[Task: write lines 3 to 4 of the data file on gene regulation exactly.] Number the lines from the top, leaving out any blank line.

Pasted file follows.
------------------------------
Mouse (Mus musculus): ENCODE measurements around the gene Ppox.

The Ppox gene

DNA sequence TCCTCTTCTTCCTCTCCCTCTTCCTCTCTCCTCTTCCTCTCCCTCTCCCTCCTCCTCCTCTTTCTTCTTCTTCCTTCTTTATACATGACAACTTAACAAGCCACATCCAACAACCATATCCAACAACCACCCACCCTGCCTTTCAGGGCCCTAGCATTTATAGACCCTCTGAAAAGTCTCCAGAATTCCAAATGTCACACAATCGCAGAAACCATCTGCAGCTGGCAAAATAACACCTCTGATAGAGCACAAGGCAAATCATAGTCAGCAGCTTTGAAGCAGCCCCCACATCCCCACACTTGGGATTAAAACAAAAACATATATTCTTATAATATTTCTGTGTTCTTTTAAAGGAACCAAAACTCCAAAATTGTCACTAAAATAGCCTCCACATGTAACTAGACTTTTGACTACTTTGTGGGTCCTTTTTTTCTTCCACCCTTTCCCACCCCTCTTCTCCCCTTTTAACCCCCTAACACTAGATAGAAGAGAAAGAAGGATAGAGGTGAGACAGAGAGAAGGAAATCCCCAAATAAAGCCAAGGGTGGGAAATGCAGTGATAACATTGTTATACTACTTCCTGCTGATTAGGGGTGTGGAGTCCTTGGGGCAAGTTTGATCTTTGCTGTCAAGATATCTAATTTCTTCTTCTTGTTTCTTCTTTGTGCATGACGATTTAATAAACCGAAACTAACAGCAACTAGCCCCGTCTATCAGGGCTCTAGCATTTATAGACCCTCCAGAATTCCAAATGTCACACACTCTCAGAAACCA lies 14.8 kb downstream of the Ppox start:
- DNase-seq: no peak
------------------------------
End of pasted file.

DNA sequence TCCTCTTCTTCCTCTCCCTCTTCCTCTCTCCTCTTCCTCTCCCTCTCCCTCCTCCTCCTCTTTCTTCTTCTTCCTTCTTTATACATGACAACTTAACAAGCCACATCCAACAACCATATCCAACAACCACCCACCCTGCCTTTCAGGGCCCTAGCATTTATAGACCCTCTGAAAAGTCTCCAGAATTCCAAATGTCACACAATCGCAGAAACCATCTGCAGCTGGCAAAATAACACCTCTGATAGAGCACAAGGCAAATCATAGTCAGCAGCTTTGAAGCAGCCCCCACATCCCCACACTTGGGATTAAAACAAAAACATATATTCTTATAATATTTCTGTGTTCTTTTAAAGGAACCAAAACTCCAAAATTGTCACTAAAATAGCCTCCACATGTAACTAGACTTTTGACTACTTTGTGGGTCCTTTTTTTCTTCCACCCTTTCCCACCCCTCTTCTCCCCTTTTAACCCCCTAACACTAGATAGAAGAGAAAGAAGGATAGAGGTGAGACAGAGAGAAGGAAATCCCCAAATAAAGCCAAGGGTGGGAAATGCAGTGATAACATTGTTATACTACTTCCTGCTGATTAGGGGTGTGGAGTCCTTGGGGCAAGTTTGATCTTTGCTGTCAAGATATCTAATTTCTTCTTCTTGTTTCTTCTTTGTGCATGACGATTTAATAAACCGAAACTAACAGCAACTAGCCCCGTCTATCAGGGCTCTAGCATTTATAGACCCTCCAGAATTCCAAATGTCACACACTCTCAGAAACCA lies 14.8 kb downstream of the Ppox start:
- DNase-seq: no peak